The pound rallied on the news hitting a two-week high against the dollar as economists said signs of strong consumer confidence were a "major boost" to the post-referendum economy.
The numbers, published by the Office for National Statistics (ONS) this morning showed retail sales jumped by 1.4 per cent in July, well ahead of expectations for just a 0.1 per cent rise.
Sterling shot up by 0.9 per cent against the dollar to stand at $1.3161 - its highest level for two weeks. Against the euro the pound was up 0.6 per cent to €1.1622.
Economists said the figures increased the UK's chances of avoiding a recession later this year, especially as it comes off the back of surprising good employment figures which hinted there had been no jump in unemployment since the Brexit vote.
John Hawskworth, chief economist at PwC said: "Together with yesterday's stronger than expected labour market figures, early indications from official data are that the initial negative economic impact of the Brexit vote may not have been as bad as more subjective indications from consumer and business confidence surveys suggested.
"It is still early days, but so far so good."
Howard Archer of IHS Global added: "July’s jump in UK retail sales is a major boost to third quarter growth prospects – and occurred despite survey evidence showing consumer sentiment slumping after the vote for Brexit".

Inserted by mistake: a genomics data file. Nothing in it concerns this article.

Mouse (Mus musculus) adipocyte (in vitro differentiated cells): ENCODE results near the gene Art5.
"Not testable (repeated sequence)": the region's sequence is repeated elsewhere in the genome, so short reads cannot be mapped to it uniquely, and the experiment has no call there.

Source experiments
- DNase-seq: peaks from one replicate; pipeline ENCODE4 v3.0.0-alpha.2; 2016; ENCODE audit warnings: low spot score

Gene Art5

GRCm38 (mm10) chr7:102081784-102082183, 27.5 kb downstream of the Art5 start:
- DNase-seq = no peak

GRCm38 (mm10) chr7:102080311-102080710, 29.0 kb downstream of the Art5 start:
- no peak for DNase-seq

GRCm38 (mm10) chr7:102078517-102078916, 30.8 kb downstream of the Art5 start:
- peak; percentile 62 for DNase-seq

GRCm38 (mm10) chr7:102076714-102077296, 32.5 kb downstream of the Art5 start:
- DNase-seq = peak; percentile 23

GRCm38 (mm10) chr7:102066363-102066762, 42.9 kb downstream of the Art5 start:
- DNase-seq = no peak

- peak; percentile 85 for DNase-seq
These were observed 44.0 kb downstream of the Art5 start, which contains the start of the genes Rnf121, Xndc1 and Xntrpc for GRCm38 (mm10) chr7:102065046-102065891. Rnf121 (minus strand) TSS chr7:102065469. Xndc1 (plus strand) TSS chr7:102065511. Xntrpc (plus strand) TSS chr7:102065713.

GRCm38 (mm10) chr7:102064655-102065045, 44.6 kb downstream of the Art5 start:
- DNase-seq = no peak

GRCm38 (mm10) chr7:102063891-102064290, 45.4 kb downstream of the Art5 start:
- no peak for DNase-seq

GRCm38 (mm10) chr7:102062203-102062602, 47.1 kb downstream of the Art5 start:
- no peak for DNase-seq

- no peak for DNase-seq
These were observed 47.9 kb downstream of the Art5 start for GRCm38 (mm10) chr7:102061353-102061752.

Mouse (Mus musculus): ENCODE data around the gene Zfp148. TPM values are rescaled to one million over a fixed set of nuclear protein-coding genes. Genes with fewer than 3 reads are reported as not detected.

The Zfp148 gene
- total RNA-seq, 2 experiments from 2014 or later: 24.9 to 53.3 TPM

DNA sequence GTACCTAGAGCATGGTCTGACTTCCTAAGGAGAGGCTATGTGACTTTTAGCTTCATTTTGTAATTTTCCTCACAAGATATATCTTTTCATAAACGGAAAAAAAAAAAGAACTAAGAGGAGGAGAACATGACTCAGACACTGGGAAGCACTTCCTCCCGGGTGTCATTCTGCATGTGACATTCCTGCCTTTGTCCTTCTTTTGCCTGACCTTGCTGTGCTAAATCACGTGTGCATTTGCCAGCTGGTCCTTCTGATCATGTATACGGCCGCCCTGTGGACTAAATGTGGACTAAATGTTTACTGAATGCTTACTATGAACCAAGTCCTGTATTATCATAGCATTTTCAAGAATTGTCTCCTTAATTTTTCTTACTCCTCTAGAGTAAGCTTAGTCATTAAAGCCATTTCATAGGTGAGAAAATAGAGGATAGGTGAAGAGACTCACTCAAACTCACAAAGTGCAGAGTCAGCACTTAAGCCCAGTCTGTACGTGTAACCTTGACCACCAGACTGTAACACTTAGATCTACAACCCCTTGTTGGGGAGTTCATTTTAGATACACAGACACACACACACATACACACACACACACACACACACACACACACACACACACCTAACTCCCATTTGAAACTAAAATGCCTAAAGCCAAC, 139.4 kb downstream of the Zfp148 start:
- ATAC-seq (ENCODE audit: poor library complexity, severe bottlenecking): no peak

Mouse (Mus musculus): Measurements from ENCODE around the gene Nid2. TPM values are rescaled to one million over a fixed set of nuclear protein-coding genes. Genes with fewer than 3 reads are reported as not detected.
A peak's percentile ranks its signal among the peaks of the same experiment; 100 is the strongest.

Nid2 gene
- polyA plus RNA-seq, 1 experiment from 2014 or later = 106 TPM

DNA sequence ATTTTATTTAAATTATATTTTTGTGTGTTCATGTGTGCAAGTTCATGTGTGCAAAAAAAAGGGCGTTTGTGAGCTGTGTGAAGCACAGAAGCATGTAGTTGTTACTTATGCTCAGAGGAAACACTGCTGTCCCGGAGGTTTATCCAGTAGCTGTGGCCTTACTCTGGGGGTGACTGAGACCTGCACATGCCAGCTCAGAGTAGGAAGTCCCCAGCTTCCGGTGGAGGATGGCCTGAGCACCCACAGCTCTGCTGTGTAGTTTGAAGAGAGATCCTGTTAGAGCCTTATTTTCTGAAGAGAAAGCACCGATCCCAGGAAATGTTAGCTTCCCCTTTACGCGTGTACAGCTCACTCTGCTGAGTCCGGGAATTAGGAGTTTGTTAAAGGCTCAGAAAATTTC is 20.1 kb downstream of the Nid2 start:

"Consumers haven't been ruffled by the Leave vote," said Ruth Gregory of Capital Economics.
"This relative resilience in spending is not too surprising since the fundamentals - such as low interest rates, inflation and a strong jobs market - remain supportive ... today" she added.
Read more: Household incomes pass pre-crisis levels
In value terms, the amount spent in shops climbed by 3.6 per cent over the year, compared to a 5.9 per cent rise as measured by volume - a sign of price deflation that has hit retailers and helped consumers over the last 12 months.
However, Samuel Tombs of Panetheon Economics warned: "Sharp price falls have boost retail sales volumes. [The] pound's collapse points to rising prices and a sharp slowdown ahead."